Bike Lanes


The new bike lanes are one of the most common subjects that people bring up at the doorsteps. They almost always start with something along the lines of "I'm not against bike lanes, but..." and proceed to then criticize, rightfully so, the Fort & Pandora bike lane infrastructure. As a result of a lack of proper consultation, cost overruns, and botched implementation, what should have been a simple and noble endeavour has become one of the most divisive issues in the city.

I generally support a bike network, but the current bike lanes that have been developed are not only hurting some of our local businesses, they are also also putting at risk those with visual impairments as well as novice cyclists. Unidirectional bike lanes should have been the priority from day one. Cities with decades of bike lane experience in Scandinavia have long since abandoned the multi-directional bike lanes that feature cyclists riding straight at one another. When it comes to a community-wide bike network, it is vital that we have proper community engagement that includes residents with diverse abilities, local residents and business owners, transportation experts, community planners, BC Transit, emergency first responders, and other stakeholders.

As someone that was a proponent of moving the planned Cook Street bike lane to Vancouver Street, I am well aware of the lack of engagement over several years on the second phase of the bike lane network. I am thrilled the city finally heard us after so many years but it highlights the fact that we need proper consultation on the second phase. The portions of Vancouver & Wharf Street that link Fort & Pandora make sense, but I don't believe anything further than that (including the parts of Wharf & Vancouver that are South of Fort) currently has the social license to proceed, especially given the cost overruns and lack of proper consultation.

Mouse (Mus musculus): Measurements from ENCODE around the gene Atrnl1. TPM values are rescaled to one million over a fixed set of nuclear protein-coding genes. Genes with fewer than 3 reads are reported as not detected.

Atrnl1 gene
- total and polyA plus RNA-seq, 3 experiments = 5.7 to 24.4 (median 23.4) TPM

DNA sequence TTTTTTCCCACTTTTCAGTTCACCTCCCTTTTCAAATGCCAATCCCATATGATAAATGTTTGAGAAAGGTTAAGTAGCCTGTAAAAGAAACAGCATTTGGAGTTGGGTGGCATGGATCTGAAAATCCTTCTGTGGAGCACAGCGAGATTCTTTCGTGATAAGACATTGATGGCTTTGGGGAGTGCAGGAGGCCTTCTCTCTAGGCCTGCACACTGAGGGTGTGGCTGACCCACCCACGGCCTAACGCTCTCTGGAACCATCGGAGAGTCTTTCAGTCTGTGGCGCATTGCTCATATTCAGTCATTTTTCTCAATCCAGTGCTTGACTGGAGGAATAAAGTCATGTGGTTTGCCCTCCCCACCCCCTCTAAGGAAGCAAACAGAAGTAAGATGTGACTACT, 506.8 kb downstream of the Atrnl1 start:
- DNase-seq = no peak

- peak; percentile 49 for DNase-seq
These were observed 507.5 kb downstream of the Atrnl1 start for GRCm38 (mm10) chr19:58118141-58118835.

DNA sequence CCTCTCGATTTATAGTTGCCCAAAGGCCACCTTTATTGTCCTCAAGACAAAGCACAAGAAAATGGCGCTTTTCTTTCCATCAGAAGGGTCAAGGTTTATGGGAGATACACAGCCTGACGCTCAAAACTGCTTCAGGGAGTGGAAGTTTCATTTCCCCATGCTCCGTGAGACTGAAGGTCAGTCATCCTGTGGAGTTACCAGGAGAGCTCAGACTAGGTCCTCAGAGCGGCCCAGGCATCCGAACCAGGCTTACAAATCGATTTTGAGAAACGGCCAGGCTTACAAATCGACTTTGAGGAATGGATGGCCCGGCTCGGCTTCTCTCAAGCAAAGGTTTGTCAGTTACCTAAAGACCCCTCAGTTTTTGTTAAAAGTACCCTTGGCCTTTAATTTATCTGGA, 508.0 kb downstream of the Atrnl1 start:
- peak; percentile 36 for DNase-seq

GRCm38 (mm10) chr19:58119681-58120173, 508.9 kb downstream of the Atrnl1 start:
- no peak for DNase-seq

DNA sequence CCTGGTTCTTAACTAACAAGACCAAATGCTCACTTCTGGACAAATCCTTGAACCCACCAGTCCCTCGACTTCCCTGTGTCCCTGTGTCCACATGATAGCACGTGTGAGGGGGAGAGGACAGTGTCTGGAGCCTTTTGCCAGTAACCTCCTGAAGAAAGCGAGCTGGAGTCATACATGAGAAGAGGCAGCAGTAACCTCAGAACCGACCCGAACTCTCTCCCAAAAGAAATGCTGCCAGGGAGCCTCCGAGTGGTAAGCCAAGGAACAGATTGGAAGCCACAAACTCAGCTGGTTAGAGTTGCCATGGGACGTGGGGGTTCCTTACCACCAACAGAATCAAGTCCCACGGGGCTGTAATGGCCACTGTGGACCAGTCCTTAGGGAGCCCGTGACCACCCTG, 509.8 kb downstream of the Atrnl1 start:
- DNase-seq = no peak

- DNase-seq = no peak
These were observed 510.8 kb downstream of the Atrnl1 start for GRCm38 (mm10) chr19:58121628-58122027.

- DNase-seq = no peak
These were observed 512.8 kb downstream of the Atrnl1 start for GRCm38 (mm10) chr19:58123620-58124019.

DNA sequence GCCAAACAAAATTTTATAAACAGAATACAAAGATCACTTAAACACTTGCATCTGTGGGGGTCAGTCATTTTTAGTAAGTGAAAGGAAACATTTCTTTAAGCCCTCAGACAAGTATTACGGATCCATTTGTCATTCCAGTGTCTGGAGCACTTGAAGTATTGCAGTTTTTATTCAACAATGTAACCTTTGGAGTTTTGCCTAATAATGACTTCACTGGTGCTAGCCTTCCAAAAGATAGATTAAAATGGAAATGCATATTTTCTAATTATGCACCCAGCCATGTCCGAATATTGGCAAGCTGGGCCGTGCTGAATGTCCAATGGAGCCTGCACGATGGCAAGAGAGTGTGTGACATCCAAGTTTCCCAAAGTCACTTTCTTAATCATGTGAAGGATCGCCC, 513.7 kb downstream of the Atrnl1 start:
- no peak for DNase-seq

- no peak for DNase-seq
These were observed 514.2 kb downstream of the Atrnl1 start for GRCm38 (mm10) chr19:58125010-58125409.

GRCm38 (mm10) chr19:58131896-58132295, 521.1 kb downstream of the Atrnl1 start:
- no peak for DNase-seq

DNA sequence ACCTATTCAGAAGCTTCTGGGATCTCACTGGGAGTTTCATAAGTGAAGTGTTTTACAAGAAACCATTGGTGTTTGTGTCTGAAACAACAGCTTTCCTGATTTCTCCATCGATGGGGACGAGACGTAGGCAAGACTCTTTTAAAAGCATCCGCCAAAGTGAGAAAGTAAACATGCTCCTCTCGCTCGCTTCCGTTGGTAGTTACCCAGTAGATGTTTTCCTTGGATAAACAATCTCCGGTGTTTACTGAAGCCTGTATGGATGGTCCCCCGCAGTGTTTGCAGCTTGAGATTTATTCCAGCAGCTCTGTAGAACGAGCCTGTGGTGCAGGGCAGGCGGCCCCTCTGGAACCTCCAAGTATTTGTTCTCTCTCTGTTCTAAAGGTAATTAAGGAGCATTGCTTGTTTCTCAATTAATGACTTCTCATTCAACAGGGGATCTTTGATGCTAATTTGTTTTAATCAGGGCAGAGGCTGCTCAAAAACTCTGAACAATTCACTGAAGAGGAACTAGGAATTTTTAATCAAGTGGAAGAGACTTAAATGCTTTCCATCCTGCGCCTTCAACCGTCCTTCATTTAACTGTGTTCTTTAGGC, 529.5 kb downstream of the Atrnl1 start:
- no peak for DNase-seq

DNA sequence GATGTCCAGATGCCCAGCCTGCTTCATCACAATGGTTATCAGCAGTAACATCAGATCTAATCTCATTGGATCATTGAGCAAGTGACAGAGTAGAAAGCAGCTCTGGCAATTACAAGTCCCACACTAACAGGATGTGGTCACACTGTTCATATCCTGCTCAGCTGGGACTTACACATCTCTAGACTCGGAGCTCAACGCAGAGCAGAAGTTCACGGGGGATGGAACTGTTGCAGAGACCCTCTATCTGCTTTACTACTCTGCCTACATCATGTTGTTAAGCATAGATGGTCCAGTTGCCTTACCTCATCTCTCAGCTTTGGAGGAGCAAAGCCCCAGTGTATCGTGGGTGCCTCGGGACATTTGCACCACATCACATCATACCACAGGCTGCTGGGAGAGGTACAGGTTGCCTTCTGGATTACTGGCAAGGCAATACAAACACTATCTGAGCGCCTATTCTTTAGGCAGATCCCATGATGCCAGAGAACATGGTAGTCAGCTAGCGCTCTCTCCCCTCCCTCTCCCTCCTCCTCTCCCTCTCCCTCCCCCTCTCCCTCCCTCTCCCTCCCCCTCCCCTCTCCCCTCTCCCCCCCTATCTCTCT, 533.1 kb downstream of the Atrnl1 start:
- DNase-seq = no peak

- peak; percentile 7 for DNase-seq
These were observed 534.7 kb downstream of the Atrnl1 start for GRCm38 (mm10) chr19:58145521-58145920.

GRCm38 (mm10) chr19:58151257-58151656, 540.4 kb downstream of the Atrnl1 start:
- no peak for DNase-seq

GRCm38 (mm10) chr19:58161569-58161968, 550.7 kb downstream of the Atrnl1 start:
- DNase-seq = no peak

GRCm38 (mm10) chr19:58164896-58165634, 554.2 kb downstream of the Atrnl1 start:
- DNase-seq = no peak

I know many James Bay residents felt blind-sided by the fact that the overall plan for Wharf Street runs into their neighbourhood according to Phase 4 of Biketoria. Until it was pointed out by some, most were unaware of this as Wharf Street itself does not continue into James Bay, so they believed the plan did not pertain to them. This was another misstep in the botched consultation that has marred what should have been a simple and uncontroversial process.

Broad community engagement will need to occur to mitigate the challenges faced, and frustration voiced, during the development of the Pandora and Fort bike lanes. We must also ensure that when building active transportation infrastructure, we do so in a fiscally responsible way. Bike lanes are great part of an active transportation network, but if residents do not feel as though their concerns are being heard and their tax dollars respected, then that is doing more harm than good to the active transportation discussion.

We also must remember that biking is but one form of active transportation. We need an active transportation network that supports a range of modalities – wheelchairs, strollers, pedestrians, skateboarders, and transit-users, not just prioritizing cyclists above all others.